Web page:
Under Armour trademark dispute puts start-up plans on hold

BOISE, Idaho — Retail giant Under Armour has sued a family business in a trademark dispute over its name Cascade Armory, officials said.

Business owners Alex Short and his wife Diana received a cease-and-desist letter ahead of plans to open a retail front in Boise, Idaho, the Idaho Press-Tribune reported Monday.

Cascade Armory officially formed in 2017 selling flannel button-ups, hoodies and beanies in Bend, Oregon, the Shorts said. The company found immediate success after years of advertising through Myspace and word of mouth in college a few years ago.

Diana and the couple’s two children live in Oregon, while Alex splits his time between Boise and Bend, the Shorts said.

The Shorts filed to trademark the name Cascade Armory in 2018, according to the U.S. Patent and Trademark Office website. The process is now on hold because of the legal debate.

Under Armour cites trademark infringement, trademark dilution and brand confusion over name similarities, officials said.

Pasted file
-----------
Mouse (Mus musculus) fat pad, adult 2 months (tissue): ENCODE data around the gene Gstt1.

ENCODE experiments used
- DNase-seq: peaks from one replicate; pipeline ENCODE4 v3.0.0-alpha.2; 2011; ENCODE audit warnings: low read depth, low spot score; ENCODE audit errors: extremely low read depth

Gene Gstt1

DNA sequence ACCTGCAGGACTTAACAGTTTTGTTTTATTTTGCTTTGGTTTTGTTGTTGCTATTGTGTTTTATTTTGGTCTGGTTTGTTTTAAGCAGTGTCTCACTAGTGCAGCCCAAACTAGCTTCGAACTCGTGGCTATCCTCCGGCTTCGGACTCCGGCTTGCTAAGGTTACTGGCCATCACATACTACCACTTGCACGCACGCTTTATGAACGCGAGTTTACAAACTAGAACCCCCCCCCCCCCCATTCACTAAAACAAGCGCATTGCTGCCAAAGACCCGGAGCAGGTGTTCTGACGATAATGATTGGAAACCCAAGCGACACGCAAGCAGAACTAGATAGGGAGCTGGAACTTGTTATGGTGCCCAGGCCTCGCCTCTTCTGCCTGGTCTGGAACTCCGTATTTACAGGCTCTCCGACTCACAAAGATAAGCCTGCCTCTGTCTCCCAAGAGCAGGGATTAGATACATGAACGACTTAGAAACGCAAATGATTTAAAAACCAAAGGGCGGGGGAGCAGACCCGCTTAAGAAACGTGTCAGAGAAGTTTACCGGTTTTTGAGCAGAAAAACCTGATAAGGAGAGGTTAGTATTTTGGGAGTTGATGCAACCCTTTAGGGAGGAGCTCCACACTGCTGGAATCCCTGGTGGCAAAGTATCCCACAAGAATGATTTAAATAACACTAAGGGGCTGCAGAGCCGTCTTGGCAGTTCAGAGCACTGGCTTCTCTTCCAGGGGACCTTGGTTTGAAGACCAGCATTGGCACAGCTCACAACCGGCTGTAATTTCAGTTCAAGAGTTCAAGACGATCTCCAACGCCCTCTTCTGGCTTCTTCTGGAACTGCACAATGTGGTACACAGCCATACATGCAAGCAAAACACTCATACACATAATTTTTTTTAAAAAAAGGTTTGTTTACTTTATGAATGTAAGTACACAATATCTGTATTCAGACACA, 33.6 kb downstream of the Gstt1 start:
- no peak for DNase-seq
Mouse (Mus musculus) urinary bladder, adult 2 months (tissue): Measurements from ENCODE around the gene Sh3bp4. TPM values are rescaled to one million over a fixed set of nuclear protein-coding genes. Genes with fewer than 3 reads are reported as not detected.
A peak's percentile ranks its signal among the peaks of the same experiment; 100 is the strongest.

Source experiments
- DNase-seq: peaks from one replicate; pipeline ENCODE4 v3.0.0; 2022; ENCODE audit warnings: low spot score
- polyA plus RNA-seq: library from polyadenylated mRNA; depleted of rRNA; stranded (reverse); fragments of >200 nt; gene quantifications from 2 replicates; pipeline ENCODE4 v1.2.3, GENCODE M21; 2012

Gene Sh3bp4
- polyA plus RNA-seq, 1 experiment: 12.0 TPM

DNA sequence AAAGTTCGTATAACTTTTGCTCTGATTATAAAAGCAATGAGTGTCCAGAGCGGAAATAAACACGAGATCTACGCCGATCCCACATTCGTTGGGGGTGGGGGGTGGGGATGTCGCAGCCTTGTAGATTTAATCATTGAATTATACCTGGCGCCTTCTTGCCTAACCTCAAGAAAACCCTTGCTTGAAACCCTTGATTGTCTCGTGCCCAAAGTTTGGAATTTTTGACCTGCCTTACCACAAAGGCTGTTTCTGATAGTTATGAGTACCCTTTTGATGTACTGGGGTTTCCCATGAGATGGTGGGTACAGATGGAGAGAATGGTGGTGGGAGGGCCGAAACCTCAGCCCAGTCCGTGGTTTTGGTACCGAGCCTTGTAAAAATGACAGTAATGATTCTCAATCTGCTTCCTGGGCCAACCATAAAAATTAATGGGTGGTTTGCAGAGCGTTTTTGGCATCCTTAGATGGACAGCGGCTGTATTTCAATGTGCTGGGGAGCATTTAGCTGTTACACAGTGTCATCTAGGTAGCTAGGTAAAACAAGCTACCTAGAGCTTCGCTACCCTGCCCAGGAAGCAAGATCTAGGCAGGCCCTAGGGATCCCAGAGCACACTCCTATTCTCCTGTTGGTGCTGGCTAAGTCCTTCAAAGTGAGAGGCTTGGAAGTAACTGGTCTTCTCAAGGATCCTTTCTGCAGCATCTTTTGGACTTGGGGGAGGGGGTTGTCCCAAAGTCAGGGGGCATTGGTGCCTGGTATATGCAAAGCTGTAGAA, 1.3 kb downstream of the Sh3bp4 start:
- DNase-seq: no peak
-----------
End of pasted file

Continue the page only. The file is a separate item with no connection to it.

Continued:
“Their whole basis is that people are only buying our clothes because they are confused and think that we’re Under Armour. At this point, we hired lawyers, and even they said, ‘Well, this is ridiculous,’” Alex Short said.

The Shorts and their lawyer originally were open to negotiate, officials said.

“I told them, ‘I’ll rebrand, but you need to compensate me for what I’ve put into this,’” Alex Short said. “Just for rebranding, it would have been about $200,000. They came back with a counteroffer of $200.”

Under Armour’s patent lawyers told the Idaho Press to direct questions to the company’s corporate communications team, but a spokesperson on the team said company policy does not allow them to speak on ongoing litigation.

Minnesota regulators restart Line 3 pipeline review process

ST. PAUL, Minn. — State utility regulators on Tuesday unfroze the approval process for Enbridge Energy’s plan to replace its aging Line 3 crude oil pipeline across northern Minnesota, directing a state agency to fix the deficiencies identified by a court in the project’s environmental review.

The Public Utilities Commission voted unanimously during a hearing that lasted just 12 minutes to ask the state Commerce Department to conduct a further analysis of the potential effects of oil spills in the Lake Superior watershed and report back within 60 days.